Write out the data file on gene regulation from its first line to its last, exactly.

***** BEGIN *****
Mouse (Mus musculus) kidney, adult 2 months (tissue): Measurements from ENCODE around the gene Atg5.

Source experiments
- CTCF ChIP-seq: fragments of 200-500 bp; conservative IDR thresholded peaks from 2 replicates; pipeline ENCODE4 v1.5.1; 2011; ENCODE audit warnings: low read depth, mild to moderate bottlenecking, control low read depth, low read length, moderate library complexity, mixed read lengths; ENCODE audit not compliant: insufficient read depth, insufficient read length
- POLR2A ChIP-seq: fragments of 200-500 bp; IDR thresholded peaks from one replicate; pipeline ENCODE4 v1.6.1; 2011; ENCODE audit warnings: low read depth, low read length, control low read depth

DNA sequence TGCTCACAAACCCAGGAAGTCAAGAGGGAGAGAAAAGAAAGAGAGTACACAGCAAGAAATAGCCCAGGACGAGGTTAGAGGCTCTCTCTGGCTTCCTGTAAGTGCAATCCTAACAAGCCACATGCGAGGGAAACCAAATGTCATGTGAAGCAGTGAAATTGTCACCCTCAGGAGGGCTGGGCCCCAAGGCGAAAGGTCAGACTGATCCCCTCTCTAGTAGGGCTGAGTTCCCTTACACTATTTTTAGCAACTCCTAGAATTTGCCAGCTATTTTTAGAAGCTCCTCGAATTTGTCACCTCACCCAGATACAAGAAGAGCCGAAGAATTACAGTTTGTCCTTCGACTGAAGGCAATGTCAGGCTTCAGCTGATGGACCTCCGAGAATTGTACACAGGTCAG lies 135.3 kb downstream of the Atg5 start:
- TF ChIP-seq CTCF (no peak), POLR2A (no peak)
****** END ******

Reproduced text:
Mouse (Mus musculus) kidney, adult 2 months (tissue): Measurements from ENCODE around the gene Atg5.

Source experiments
- CTCF ChIP-seq: fragments of 200-500 bp; conservative IDR thresholded peaks from 2 replicates; pipeline ENCODE4 v1.5.1; 2011; ENCODE audit warnings: low read depth, mild to moderate bottlenecking, control low read depth, low read length, moderate library complexity, mixed read lengths; ENCODE audit not compliant: insufficient read depth, insufficient read length
- POLR2A ChIP-seq: fragments of 200-500 bp; IDR thresholded peaks from one replicate; pipeline ENCODE4 v1.6.1; 2011; ENCODE audit warnings: low read depth, low read length, control low read depth

DNA sequence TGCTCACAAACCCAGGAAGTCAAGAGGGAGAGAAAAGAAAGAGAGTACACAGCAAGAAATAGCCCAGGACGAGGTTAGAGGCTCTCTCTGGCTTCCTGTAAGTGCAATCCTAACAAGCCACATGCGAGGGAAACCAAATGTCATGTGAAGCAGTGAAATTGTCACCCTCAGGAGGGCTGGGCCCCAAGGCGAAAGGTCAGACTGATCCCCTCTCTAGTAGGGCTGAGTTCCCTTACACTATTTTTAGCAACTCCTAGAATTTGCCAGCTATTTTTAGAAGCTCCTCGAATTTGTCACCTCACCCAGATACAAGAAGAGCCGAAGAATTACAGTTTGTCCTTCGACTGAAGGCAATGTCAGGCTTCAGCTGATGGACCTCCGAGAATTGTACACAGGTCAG lies 135.3 kb downstream of the Atg5 start:
- TF ChIP-seq CTCF (no peak), POLR2A (no peak)